Password to use if the SOCKSv5 server asks for authentication
	        and no java.net.Authenticator instance was found.</P>
		<P>Note that if no authentication is provided with either the above
		properties or an Authenticator, and the proxy requires one, then
		the <B>user.name</B> property will be used with no password.</P>
	</UL>
	<LI><P><B>java.net.useSystemProxies</B> (default: false)<BR>
	On recent Windows systems and on Gnome 2.x systems it is possible to
	tell the java.net stack, setting this property to <B>true</B>, to use
	the system proxy settings (both	these systems let you set proxies
	globally through their user interface). Note that this property is
	checked only once at startup.</P>
</UL>
<a name="MiscHTTP"></a>
<H2>Misc HTTP properties</H2>
<UL>
	<LI><P><B>http.agent</B> (default: &ldquo;Java/&lt;version&gt;&rdquo;)<BR>
	Defines the string sent in the User-Agent request header in http
	requests. Note that the string &ldquo;Java/&lt;version&gt;&rdquo; will
	be appended to the one provided in the property (e.g. if 
	-Dhttp.agent=&rdquo;foobar&rdquo; is used, the User-Agent header will
	contain &ldquo;foobar Java/1.5.0&rdquo; if the version of the VM is
	1.5.0). This property is checked only once at startup.</P>
	<LI><P><B>http.keepalive</B> (default: true)<BR>
	Indicates if persistent connections should be supported. They improve
	performance by allowing the underlying socket connection to be reused
	for multiple http requests. If this is set to true then persistent
	connections will be requested with HTTP 1.1 servers.</P>
	<LI><P><B>http.maxConnections</B> (default: 5)<BR>
	If HTTP keepalive is enabled (see above) this value determines the
	maximum number of idle connections that will be simultaneously kept
	alive, per destination.</P>
	<LI><P><B>http.maxRedirects</B> (default: 20)<BR>
	This integer value determines the maximum number, for a given request,
	of HTTP redirects that will be automatically followed by the
	protocol handler.</P>
	<LI><P><B>http.auth.digest.validateServer</B> (default: false)</P>
	<LI><P><B>http.auth.digest.validateProxy</B> (default: false)</P>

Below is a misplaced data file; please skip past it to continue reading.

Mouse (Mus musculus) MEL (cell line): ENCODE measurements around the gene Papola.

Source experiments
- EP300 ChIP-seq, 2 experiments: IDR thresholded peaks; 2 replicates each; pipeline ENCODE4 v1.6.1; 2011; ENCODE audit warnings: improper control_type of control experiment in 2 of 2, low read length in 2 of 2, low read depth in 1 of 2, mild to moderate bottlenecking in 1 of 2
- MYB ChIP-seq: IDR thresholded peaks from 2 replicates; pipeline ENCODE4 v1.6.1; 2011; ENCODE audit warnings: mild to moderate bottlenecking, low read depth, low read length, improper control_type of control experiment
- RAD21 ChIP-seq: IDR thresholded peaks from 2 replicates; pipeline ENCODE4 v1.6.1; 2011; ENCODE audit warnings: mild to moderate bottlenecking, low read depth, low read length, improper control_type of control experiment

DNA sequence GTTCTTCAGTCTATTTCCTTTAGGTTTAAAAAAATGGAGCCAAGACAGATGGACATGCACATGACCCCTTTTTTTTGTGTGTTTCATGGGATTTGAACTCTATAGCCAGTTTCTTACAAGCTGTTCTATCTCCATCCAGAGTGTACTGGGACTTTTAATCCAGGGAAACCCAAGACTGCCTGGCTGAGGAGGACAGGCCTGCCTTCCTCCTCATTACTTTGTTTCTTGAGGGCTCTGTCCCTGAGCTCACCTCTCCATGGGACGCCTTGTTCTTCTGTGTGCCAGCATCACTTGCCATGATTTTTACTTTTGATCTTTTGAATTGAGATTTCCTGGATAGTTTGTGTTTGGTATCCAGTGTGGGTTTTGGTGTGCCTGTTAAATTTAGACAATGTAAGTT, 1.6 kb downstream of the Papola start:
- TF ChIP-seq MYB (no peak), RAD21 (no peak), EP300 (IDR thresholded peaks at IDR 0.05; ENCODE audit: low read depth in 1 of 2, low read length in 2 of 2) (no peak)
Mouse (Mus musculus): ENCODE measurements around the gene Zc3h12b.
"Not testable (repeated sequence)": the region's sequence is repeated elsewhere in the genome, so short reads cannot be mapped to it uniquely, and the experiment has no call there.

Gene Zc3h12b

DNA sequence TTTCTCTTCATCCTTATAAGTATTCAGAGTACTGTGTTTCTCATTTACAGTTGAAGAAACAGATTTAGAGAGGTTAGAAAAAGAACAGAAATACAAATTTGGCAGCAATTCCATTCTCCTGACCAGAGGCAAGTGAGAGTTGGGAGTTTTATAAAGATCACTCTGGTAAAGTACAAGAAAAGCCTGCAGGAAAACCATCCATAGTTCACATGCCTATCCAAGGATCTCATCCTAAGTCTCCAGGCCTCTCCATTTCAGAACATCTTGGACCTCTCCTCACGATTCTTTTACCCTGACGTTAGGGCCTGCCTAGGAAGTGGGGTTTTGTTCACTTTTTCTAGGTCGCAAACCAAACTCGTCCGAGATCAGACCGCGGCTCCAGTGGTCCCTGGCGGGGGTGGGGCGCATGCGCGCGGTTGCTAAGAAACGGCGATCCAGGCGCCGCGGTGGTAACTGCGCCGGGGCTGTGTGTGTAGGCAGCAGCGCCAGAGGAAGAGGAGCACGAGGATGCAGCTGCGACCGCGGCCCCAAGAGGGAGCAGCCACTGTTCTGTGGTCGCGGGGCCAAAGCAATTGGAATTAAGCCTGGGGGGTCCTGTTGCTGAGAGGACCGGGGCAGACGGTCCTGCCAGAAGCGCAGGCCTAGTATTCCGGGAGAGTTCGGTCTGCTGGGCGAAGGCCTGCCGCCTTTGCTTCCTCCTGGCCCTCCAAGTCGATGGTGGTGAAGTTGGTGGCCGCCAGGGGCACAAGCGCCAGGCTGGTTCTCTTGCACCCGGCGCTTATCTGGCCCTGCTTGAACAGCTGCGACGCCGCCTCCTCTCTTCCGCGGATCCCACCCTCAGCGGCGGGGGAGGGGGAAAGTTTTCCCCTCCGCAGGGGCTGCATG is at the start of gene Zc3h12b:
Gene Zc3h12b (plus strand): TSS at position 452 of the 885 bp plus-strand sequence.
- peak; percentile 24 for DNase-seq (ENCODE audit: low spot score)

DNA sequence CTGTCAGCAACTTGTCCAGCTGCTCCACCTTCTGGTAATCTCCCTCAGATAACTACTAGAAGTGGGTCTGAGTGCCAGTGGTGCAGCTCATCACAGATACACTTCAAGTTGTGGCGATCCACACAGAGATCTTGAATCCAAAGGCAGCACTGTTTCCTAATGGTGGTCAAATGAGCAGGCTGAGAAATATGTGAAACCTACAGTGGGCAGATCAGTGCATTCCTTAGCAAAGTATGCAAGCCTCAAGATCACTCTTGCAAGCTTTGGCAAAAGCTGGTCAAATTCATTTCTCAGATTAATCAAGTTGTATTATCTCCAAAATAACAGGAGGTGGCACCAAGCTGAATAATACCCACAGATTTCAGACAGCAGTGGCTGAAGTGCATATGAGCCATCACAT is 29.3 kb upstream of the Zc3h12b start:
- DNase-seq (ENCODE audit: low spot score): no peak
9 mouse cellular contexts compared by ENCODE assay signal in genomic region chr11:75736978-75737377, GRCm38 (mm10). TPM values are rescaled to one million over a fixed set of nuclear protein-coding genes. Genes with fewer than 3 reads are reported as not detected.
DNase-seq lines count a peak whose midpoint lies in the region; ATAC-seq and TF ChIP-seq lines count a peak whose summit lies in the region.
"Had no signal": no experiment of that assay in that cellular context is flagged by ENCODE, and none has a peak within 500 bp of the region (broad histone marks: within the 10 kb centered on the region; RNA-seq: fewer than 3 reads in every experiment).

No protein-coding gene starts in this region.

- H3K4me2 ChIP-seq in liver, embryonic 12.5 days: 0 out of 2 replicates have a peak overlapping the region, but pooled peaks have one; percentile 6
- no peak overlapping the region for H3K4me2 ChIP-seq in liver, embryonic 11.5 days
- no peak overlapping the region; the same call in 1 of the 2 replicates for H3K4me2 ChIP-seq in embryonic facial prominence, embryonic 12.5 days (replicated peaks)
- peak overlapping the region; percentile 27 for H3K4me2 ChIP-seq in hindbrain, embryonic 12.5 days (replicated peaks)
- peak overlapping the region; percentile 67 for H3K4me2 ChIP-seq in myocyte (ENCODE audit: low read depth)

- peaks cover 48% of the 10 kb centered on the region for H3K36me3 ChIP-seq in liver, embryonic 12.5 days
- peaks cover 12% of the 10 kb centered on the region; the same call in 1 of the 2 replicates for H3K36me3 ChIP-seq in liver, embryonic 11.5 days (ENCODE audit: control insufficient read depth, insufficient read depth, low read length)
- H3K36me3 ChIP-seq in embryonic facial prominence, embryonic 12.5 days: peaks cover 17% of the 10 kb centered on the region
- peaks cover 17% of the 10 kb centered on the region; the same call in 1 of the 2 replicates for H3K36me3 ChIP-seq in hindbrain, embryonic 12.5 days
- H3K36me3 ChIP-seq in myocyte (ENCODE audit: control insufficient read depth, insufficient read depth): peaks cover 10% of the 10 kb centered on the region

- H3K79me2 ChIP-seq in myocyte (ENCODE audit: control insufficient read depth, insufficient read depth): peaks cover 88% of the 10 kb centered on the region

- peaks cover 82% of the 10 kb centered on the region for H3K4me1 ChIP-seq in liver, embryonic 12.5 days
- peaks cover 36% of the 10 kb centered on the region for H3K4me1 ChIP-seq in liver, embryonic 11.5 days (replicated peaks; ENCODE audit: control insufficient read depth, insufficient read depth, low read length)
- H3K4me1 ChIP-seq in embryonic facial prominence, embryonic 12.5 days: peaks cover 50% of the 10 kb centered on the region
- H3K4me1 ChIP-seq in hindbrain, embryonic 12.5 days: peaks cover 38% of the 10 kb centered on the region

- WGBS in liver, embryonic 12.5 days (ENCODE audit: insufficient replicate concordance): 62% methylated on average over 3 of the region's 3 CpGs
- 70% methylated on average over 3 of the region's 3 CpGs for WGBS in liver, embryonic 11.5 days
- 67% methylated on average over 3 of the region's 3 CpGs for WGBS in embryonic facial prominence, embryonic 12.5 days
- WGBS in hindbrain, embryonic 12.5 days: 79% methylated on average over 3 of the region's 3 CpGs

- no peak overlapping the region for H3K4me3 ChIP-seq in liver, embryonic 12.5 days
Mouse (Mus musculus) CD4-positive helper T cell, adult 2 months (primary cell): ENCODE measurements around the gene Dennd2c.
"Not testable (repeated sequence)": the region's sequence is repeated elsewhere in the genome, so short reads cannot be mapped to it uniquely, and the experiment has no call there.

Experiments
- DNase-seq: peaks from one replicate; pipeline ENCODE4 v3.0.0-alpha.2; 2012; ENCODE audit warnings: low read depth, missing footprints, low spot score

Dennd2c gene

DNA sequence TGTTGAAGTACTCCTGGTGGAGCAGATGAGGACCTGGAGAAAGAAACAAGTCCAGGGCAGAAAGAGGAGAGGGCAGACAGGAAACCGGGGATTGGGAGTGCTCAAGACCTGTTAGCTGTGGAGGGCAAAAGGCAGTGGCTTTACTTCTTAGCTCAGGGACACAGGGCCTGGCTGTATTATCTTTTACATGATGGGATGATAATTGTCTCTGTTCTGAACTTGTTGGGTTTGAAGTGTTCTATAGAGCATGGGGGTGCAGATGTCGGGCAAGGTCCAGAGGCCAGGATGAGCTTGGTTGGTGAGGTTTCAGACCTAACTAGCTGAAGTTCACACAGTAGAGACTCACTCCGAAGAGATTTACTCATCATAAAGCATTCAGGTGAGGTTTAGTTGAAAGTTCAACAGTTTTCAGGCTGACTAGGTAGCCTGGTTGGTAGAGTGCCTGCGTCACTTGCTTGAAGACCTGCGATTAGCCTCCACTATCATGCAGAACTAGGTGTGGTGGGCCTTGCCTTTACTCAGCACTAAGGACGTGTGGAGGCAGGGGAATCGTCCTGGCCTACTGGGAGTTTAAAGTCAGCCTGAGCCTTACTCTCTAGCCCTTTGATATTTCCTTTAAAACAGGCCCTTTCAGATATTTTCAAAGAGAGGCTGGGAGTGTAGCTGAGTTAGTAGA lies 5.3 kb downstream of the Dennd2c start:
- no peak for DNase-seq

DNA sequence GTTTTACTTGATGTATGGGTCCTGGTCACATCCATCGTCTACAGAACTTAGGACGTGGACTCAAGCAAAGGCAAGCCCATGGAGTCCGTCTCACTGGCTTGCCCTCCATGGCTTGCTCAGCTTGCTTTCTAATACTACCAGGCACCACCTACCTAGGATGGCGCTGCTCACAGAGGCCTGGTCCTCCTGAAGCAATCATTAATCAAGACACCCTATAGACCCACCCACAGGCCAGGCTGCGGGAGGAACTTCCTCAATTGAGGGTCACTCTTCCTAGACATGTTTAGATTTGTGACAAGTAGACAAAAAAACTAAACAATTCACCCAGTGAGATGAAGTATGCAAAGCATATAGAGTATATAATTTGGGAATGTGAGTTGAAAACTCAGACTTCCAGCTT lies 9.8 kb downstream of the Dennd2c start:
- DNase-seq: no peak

<LI><P><B>http.auth.digest.cnonceRepeat</B> (default: 5)</P>
	<P>These 3 properties modify the behavior of the HTTP digest
	authentication mechanism. Digest authentication provides a limited
	ability for the server  to authenticate itself to the client (i.e.
	By proving it knows the user's password). However not all HTTP
	servers support this capability and by default it is turned off. The
	first two properties can be set to true to enforce this check for
	authentication with either an origin or proxy server, respectively.</P>
	<P>It is usually not necessary to change the third property. It
	determines how many times a cnonce value is re-used. This can be
	useful when the MD5-sess algorithm is being used. Increasing this
	value reduces the computational overhead on both client and server
	by reducing the amount of material that has to be hashed for each
	HTTP request.</P>
	<LI><P><B>http.auth.ntlm.domain</B> (default: &lt;none&gt;)<BR>
	NTLM is another authentication scheme. It uses the
	java.net.Authenticator class to acquire usernames and passwords when
	they are needed. However NTLM also needs the NT domain name. There are
	3 options for specifying that domain:</P>
	<OL>
	  <LI><P>Do not specify it. In some environments the domain is
	      actually not required and the application does not have to specify
	      it.</P>
	  <LI><P>The domain name can be encoded within the username by
	      prefixing the domain name, followed by a back-slash '\' before the
	      username. With this method existing applications that use the
	      authenticator class do not need to be modified, as long as users
	      are made aware that this notation must be used.</P>
	  <LI><P>If a domain name is not specified as in method 2) and these
	      property is defined, then its value will be used a the domain
	      name.</P>
	</OL>
</UL>
<P>All these properties are checked only once at startup.</P>
<a name="AddressCache"></a>
<H2>Address Cache</H2>
<P>The java.net package, when doing name resolution, uses an address
cache for both security and performance reasons. Any address
resolution attempt, be it forward (name to IP address) or reverse (IP
address to name), will have its result cached, whether it was
successful or not, so that subsequent identical requests will not
have to access the naming service. These properties allow for some
tuning on how the cache is operating.</P>
<UL>
	<LI><P><B>networkaddress.cache.ttl</B> (default: see below)<BR>
	Value is an integer corresponding to the number of seconds successful
	name lookups will be kept in the cache. A value of -1, or any  other
	negative value for that matter,	indicates a &ldquo;cache forever&rdquo;
	policy, while a value of 0 (zero) means no caching. The default value
	is -1 (forever) if a security manager is installed, and implementation
	specific when no security manager is installed.</P>
	<LI><P><B>networkaddress.cache.negative.ttl</B>	(default: 10)<BR>
	Value is an integer corresponding to the number of seconds an
	unsuccessful name lookup will be kept in the cache. A value of -1,
	or any negative value, means &ldquo;cache forever&rdquo;, while a
	value of 0 (zero) means no caching.</P>
</UL>
<P>Since these 2 properties are part of the security policy, they are
not set by either the -D option or the System.setProperty() API,
instead they are set in the JRE security policy file <code>lib/security/java.security</code>.</P>